T-Cell-Based Cancer Immunotherapies
An understanding of regulation of the molecular interaction between T cells and tumor cells, together with refined T-cell engineering technologies and the discovery of TSA, gave rise to novel cancer immunotherapies with unprecedented clinical efficacy. These therapies are aimed at (re)activating and expanding tumor-specific CTL, with the goal of destroying primary cancer cells and metastases. The most effective current cancer immunotherapies include ICI, such as anti-PD-1 and anti-CTLA-4, ACT of ex vivo-expanded tumor-reactive T cells, either native (CTL clones or TIL) or engineered to express particular TCR or chimeric antigen receptors (CAR), and TSA-based cancer vaccines (peptide- or RNA-based) (84, 125–132). Moreover, increasing evidence of a link between CD8 and CD4 T-cell recognition of mutant neoepitopes and clinical responses to cancer immunotherapy strategies has been reported (34, 48–53, 55); for review, see Ref. (47).
The possibility of expanding subsets of mature T cells in vitro led to development of ACT immunotherapy. The aim is to transfer a T-cell population enriched in potentially highly tumor-reactive effector cells (130, 131, 133, 134). In this context, re-infusion of ex vivo-expanded TIL displaying increased specificity toward cancer cells was developed as a means of strengthening patient spontaneous T-cell responses and overcoming tolerance to the tumor. Steven Rosenberg’s team has been one of the pioneers in the development of ACT, mainly using selected tumor-reactive T cells and TIL. Thus, clonal repopulation of T cells directed against overexpressed self-derived differentiation antigens, in combination with chemotherapy and high doses of IL-2, led to tumor regression in patients with metastatic melanoma (135, 136). Similarly, treatment of patients with uveal melanoma by adoptive transfer of autologous TIL, administered together with IL-2, resulted in objective tumor regression (137). Clinical responses were associated with the presence of tumor-resident CD8+ T lymphocytes that target tumor-specific mutant neoantigens and express the PD-1 checkpoint receptor (51, 52, 83, 138, 139). Moreover, neoantigen-reactive TCR have been identified from the most frequent clonotypes among TIL, opening up new avenues for developing a personalized TCR-gene therapy approach that targets individual sets of antigens presented by tumor cells without the need for determining their identity (140). Accordingly, neoantigen-reactive TCR have been identified, with the aim of treating patients with autologous T cells genetically modified to express such TCR (141). Nevertheless, analyses of neoantigen-specific T-cell responses in melanoma patients treated by ACT demonstrated that the T-cell-recognized neoantigens can be selectively lost over time emphasizing the importance of targeting broad TCR recognized neoantigens to avoid tumor resistance (142).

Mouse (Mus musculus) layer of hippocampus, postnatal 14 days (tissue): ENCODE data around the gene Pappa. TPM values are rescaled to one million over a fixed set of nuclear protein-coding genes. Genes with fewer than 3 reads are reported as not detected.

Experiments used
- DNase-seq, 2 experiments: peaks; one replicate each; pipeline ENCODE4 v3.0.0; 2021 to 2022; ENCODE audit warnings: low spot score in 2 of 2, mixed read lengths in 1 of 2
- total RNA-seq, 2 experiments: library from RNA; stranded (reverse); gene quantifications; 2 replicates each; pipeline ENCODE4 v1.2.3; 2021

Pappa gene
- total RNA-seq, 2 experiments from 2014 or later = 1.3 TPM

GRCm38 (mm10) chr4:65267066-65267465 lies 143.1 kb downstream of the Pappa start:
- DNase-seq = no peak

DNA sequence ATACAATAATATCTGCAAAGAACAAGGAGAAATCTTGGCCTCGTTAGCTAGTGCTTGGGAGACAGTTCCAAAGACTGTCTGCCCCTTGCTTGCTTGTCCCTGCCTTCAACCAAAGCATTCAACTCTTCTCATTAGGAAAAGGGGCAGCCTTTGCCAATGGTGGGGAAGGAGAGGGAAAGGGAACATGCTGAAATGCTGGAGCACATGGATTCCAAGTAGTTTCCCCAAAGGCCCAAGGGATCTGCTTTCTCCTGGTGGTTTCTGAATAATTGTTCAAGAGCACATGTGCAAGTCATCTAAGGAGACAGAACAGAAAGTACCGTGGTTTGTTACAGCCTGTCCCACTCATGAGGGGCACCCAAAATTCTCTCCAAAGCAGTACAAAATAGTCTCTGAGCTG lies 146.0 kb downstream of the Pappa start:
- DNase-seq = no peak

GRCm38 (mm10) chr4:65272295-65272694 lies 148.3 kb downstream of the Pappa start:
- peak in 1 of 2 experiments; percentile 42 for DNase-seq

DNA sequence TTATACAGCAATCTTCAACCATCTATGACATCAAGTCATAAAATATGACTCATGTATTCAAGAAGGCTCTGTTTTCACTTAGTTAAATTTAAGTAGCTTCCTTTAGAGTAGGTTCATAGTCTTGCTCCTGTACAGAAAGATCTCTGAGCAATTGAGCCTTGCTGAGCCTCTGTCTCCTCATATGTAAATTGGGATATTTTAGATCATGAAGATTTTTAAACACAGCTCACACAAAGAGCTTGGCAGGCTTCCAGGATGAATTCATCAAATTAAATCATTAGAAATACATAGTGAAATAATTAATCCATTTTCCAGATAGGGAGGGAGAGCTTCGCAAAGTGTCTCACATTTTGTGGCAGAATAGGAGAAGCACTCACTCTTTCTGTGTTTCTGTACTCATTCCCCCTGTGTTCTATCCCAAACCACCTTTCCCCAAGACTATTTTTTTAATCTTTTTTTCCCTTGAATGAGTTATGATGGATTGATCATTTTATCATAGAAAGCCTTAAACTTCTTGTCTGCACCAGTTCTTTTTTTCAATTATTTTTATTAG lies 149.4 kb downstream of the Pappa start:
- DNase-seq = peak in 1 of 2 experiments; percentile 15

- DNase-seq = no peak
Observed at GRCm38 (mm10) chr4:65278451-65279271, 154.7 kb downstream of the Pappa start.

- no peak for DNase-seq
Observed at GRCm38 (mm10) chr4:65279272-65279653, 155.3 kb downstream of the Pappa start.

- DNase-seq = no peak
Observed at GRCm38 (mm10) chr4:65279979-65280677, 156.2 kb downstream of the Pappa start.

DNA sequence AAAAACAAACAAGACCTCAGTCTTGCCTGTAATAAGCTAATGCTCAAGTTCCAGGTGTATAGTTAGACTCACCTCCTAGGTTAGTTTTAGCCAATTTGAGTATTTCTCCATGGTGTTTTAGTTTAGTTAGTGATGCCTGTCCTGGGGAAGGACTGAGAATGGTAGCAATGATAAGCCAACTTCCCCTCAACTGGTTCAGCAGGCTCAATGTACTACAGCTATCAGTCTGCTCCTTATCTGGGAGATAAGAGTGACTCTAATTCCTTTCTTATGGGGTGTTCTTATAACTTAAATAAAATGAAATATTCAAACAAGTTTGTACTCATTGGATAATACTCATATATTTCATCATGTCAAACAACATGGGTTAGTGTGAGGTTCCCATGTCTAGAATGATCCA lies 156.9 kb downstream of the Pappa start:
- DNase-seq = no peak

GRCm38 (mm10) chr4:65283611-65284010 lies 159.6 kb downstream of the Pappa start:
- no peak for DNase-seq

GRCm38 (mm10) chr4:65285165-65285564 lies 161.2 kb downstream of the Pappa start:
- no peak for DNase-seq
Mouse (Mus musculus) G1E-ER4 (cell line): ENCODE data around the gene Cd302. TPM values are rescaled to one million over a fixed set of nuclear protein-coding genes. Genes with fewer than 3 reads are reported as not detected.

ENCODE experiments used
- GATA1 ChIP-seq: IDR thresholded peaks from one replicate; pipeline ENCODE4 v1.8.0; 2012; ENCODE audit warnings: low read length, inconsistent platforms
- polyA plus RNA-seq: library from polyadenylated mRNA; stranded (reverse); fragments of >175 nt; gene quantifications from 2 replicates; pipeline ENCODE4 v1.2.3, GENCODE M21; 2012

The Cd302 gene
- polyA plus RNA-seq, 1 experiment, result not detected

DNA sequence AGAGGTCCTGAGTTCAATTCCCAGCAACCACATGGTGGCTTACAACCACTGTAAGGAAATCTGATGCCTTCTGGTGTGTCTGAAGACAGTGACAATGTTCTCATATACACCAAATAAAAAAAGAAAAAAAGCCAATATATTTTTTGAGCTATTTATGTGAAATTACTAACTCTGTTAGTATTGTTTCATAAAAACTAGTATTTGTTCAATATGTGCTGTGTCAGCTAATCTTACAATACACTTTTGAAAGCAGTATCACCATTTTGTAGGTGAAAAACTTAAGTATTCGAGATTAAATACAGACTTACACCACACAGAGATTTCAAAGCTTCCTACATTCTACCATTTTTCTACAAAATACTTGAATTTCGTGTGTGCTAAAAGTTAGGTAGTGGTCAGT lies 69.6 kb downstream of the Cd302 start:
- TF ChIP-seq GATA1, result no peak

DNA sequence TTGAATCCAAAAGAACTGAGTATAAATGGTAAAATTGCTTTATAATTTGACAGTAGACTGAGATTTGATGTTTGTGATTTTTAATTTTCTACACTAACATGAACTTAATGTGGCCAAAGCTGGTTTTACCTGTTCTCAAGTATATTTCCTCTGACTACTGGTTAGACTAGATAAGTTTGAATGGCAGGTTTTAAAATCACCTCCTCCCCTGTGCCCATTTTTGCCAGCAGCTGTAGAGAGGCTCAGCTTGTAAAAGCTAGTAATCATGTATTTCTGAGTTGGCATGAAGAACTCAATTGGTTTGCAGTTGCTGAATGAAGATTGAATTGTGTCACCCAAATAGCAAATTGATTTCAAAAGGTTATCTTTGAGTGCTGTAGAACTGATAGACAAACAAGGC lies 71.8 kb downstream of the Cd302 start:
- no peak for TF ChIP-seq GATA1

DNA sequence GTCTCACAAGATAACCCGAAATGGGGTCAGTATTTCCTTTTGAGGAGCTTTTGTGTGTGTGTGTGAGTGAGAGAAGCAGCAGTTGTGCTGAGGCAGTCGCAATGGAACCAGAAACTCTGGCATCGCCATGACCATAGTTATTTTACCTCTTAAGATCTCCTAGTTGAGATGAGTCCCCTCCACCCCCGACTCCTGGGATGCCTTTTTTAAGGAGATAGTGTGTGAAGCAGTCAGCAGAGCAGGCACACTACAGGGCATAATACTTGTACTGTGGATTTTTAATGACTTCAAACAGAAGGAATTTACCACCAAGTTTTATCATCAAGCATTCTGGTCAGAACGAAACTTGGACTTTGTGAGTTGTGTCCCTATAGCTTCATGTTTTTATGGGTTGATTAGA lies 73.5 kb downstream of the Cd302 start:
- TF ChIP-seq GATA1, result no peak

While ACT of tumor-specific T cells holds promise for melanoma treatment, significant challenges remain in clinical translation to other solid tumors. This can be explained by the observation that some tumors, referred to as “immune-desert tumors” or “cold tumors,” are rarely infiltrated by T cells, and TIL often display an exhausted state acquired in the tumor microenvironment. Indeed, TIL are characterized by high expression levels of one or several inhibitory receptors such as PD-1, CTLA-4, Tim-3, LAG-3, and TIGIT, and often display altered production of cytokines leading to weak antitumor reactivity (143, 144); for review, see Ref. (145). Moreover, the limited life span of TIL and difficulties linked to their production, including isolation from fresh patient tumor specimens and selection based on tumor-specificity, constrain their clinical routine use.
To overcome limitations of TIL-based ACT, and due to the availability of TAA-specific TCR or antibodies, genetically engineered T cells have been developed with either tumor-specific TCR or CAR (146–149). Therefore, desired specificity was achieved by genetically modifying T cells to express a TAA-specific TCR (150–153). Candidates are selected either from the native TCR repertoire or after mutagenesis of their antigen recognition domain, the CDR3 domain, to increase the affinity of T cells (154). Thus, T cells engineered to express TAA-specific TCR (recognizing Melan-A/MART1-, gp100-, NY-ESO-, or p53-derived peptides) resulted in objective regression of metastatic melanoma lesions in some patients (153, 155, 156). As an alternative, engineered T-cell strategy utilizes CAR comprising the antigen-binding domain of an antibody, fused with one or more immunostimulatory domains, to activate T cells once the recognition domain has bound to a target cell. Because such T cells are able to recognize tumor antigen-expressing cells in a MHC-independent manner, a single CAR can be used on all patients whose tumor expresses the target antigen (i.e., CD19, CD20). The therapeutic potential of CAR-expressing T cells, especially in patients with hematological malignancies such as B-cell lymphoma expressing CD19 or CD20, has been demonstrated in several clinical trials (157–163). This holds promise for further use in hematological tumors and for treatment of solid tumors unresponsive to other immunotherapies.
Immune Checkpoint Blockade Immunotherapy
Targeting immune checkpoints with blocking monoclonal antibodies (mAb) such as anti-CTLA-4 and anti-PD-1 or anti-PD-L1 has provided clinical benefits for patients with advanced metastatic melanoma, NSCLC, RCC, and several other cancers (164, 165). While the CTLA-4 blockade reduces the activation threshold required for T-cell priming (166), the PD1/PD-L1 blockade in certain T-cell subpopulations (167) at least partly reverses immune alterations such as exhaustion (168). This allows synergy for combined treatments (169) and opens up new perspectives for combining these checkpoint blockers (i.e., anti-CTLA-4, -PD-1, or -PD-L1) with mAb toward additional inhibitory molecules, such as BTLA, TIM-3, or LAG-3. In this regard, synergistic antitumor effects were obtained in several preclinical models (170–172).